The Steamboat Bertrand was bound for Montana gold mining territory when it sank in the Missouri River in 1865. All the passengers survived. A little more than 100 years later, the Bertrand was discovered and excavated. Watch a video “Sunken Treasure: The Steamboat Bertrand” here.
Peter Whaley and his wife, Hannah, moved to the Bitterroot Valley of western Montana in 1877. By 1885, they had completed a two-story house of square-hewn logs. The house still stands at Lee Metcalf National Wildlife Refuge as a lasting example of craftsmanship of the late 19th century. Two of Whaley’s children enlarged the farm to 400 acres. The Whaley family raised livestock and operated a meat market, hotel and sawmill. Get the full story here.
In 1805 and 1806, explorers Meriwether Lewis and William Clark visited Cathlapotle, one of the largest Chinook villages along the Columbia River in Washington state. They saw plankhouses that served as people’s homes. A replica is now part of Ridgefield Refuge, where refuge staff and Friends of Ridgefield National Wildlife Refuge use it for frequent educational and cultural activities. More here.
The 3rd Infantry of California Volunteers built Fort Ruby in Nevada in 1862 to protect the Overland Stage and Pony Express routes. The fort included officers’ houses, hospital, barracks, a blacksmith shop, a brig and a stable. Ruby Lake National Wildlife Refuge acquired a ranch on the site in 2002. Volunteers helped uncover foundations and artifacts. The Fort Ruby Interpretive Trail opened in 2015. Here's the timeline.
Great Dismal Swamp National Wildlife Refuge is the largest remnant of a million-acre swamp that once covered southeastern Virginia and northeastern North Carolina. For 200 years, the swamp was home to maroons, escaped slaves whose story is told in the refuge’s Underground Railroad Education Pavilion, in this brochure and in the new National Museum of African American History and Culture in Washington, DC.
When the lifesaving station was built on Plum Island in 1896, such facilities were common on the Great Lakes. Today, this may be the only one left. Little wonder then that a group of people formed the Friends of Plum and Pilot Islands in 2007 to help restore, preserve and manage the islands’ historic and cultural resources. A year later, Plum and Pilot Islands were added to Green Bay National Wildlife Refuge in Wisconsin.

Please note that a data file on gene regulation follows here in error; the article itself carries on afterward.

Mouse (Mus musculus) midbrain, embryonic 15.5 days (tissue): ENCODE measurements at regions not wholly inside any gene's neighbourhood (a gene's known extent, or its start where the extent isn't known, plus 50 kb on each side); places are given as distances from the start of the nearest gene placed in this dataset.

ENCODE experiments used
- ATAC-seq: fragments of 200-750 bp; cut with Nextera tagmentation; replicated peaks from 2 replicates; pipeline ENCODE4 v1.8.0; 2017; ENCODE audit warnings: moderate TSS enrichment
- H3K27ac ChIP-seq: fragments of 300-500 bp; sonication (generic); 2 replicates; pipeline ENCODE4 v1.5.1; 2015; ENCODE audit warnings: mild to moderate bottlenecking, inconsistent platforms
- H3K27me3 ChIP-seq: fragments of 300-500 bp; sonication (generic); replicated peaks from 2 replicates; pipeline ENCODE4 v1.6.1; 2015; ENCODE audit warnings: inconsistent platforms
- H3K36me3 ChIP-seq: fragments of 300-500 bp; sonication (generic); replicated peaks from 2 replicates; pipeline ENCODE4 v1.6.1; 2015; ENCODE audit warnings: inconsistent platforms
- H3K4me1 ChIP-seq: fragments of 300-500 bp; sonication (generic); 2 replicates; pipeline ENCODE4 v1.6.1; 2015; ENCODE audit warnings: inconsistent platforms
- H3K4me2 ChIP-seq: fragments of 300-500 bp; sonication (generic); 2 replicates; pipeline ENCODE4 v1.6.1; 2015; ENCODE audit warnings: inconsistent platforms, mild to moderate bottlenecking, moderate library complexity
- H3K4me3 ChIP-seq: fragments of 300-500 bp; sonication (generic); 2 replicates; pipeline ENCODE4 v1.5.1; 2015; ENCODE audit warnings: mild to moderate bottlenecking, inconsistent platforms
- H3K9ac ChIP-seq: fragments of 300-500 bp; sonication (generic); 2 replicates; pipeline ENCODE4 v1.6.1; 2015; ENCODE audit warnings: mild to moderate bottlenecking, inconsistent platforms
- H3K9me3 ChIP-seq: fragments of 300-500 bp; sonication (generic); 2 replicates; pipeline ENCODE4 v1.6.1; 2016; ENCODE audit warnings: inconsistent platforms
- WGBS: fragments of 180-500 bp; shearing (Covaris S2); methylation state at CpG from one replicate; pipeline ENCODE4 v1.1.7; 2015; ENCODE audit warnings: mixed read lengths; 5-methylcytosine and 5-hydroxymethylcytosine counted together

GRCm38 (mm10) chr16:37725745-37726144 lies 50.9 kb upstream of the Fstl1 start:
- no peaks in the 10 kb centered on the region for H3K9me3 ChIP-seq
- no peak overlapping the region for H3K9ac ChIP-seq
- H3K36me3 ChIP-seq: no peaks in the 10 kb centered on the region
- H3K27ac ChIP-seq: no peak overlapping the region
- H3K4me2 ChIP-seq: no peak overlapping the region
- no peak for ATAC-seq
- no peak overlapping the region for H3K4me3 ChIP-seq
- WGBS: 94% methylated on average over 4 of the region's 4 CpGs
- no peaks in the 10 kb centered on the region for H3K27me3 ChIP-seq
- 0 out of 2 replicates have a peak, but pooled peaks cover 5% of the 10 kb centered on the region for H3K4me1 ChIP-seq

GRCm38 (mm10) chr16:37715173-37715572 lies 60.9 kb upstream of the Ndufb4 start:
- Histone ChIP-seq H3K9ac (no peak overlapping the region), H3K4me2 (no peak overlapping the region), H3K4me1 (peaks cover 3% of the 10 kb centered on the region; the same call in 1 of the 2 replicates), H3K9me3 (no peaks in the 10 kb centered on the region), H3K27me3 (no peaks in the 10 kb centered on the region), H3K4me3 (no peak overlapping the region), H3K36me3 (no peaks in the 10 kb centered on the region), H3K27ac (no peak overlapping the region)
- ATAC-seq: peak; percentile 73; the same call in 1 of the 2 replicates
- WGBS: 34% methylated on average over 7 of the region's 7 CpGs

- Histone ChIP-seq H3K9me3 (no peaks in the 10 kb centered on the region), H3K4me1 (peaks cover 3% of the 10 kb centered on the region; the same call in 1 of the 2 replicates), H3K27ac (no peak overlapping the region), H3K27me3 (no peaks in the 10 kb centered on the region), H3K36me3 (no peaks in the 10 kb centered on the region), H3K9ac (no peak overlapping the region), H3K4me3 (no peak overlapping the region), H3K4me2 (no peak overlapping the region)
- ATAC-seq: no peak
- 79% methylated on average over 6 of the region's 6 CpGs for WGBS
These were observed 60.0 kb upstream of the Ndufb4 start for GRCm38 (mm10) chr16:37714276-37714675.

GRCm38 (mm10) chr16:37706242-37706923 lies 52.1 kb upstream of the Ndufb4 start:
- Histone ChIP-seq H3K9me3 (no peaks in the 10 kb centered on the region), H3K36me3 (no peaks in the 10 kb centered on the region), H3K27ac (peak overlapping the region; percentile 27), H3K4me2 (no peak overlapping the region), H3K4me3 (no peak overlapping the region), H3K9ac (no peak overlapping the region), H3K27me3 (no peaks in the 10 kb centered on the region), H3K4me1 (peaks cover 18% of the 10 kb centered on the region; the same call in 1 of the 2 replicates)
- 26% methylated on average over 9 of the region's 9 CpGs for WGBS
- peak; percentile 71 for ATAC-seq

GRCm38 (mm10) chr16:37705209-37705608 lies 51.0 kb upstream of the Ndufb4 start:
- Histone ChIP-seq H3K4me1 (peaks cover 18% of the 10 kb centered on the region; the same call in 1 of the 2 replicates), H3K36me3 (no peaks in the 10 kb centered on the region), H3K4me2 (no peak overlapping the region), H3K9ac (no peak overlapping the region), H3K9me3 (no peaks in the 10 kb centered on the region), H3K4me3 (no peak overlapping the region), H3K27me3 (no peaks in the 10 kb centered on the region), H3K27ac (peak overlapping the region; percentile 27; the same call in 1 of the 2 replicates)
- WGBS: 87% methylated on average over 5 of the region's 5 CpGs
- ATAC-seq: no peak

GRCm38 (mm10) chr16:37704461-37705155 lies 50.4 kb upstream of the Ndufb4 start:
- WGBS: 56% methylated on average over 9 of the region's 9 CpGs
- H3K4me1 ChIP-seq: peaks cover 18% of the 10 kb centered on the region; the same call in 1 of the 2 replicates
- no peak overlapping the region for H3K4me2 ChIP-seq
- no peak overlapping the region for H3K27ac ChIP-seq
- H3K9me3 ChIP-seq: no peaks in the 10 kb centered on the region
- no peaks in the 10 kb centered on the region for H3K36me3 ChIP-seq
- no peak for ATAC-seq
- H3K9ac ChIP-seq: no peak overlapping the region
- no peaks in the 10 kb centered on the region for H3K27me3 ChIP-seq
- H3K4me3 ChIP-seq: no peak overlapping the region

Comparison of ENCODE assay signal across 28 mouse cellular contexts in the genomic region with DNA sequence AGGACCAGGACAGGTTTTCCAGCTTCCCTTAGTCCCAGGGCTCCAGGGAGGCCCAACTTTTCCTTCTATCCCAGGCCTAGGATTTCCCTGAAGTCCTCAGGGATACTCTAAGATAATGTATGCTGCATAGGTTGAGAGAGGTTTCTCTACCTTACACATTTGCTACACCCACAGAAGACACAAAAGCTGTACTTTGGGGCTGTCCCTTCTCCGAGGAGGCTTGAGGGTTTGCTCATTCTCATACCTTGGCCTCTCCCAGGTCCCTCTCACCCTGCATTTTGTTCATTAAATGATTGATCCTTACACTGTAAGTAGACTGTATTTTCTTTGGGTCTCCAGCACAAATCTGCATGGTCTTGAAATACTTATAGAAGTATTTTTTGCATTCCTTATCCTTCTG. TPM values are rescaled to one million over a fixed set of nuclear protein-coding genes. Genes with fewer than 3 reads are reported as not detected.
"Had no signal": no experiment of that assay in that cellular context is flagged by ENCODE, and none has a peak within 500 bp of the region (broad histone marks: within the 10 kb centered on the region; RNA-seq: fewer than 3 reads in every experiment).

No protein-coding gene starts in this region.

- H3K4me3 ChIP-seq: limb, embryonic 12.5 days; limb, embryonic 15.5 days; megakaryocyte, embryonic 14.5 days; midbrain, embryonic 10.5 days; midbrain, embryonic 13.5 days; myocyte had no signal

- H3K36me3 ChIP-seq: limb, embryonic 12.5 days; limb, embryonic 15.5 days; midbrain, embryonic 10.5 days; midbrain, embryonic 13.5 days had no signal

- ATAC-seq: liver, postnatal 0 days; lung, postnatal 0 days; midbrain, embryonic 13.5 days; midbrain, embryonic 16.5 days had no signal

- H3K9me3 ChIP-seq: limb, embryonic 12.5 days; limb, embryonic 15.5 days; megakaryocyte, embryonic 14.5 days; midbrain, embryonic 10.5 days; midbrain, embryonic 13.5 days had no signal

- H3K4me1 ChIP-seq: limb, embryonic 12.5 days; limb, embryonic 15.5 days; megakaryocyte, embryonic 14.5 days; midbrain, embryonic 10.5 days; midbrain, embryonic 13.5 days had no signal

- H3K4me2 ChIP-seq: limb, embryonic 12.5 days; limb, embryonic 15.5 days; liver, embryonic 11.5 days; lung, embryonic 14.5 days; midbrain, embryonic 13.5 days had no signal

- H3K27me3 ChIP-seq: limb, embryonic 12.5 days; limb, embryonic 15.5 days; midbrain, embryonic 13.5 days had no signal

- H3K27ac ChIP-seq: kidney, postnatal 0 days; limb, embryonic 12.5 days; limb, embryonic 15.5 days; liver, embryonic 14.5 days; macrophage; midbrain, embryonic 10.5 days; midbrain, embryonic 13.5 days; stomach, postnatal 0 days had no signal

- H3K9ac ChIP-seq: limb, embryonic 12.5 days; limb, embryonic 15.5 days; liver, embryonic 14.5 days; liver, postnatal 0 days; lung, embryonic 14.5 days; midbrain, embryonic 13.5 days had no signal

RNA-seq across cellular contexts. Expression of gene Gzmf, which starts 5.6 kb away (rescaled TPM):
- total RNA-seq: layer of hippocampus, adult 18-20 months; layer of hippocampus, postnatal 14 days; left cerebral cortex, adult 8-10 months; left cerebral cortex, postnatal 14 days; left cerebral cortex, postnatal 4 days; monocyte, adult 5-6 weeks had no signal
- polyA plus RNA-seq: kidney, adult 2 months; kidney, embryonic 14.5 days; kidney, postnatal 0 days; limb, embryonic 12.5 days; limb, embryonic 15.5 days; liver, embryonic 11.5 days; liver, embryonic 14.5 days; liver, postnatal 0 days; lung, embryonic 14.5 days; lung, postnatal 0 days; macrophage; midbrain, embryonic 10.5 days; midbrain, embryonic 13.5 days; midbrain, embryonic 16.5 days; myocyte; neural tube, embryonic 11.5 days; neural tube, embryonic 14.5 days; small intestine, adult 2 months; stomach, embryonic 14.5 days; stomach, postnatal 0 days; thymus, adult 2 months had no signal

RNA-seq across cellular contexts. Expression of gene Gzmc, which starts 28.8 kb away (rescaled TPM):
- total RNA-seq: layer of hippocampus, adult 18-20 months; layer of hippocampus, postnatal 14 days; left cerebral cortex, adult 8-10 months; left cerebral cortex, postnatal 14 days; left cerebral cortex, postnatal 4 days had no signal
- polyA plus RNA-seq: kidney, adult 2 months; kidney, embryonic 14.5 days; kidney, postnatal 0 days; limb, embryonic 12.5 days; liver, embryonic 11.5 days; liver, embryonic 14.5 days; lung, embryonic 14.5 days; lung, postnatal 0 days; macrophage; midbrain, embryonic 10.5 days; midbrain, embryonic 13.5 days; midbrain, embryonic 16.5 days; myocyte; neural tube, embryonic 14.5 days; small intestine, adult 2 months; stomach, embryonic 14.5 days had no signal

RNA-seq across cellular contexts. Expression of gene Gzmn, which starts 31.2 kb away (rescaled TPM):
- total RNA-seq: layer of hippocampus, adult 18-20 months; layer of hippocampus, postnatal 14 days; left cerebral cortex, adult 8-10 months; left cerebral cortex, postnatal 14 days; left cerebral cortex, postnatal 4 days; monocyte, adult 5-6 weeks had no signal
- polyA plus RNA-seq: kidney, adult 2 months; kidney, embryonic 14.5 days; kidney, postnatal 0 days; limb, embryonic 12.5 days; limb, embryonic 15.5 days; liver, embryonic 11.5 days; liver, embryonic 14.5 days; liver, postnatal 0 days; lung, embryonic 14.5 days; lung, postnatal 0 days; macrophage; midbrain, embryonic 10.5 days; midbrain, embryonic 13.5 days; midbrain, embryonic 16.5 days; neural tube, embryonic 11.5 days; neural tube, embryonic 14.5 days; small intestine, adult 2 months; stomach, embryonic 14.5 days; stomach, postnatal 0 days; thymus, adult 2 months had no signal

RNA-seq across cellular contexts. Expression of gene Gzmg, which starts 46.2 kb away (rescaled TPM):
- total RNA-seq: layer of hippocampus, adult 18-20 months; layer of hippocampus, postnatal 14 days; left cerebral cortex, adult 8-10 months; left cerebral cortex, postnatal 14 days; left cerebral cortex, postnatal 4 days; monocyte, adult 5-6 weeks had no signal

In late 19th and early 20th century Nevada, Jack Longstreet settled “arguments with a gun and championed those who could not protect themselves.” In 1896 he built his cabin into the side of a mound, giving him private access to an underground spring and food storage area. The stone cabin was restored and opened to the public in 2005. Take a video walk along the boardwalk from the Ash Meadows National Wildlife Refuge visitor center to the cabin, which is now open to the public for interpretive programs.
At the height of the Civilian Conservation Corps (CCC), 64 CCC camps employed 13,000 men in Arkansas – some of them at Dale Bumpers White River National Wildlife Refuge, which had just been established in 1935. The refuge housed the nation’s only floating quarter boats as living quarters for CCC crews. Several CCC-era buildings still stand at the refuge.
The Battle of Attu, fought in 1943 on land that is now part of Alaska Maritime National Wildlife Refuge, was the only World War II land battle fought in what are now the United States. This B24D Liberator bomber played a significant role in the battle before the plane crash-landed on Atka where it remains in federally designated wilderness. The Aleutian islands of Attu, Kiska and Atka are now part of the World War II Valor in the Pacific National Monument, established in 2008. The 70th anniversary of the Battle of Attu was commemorated in 2013.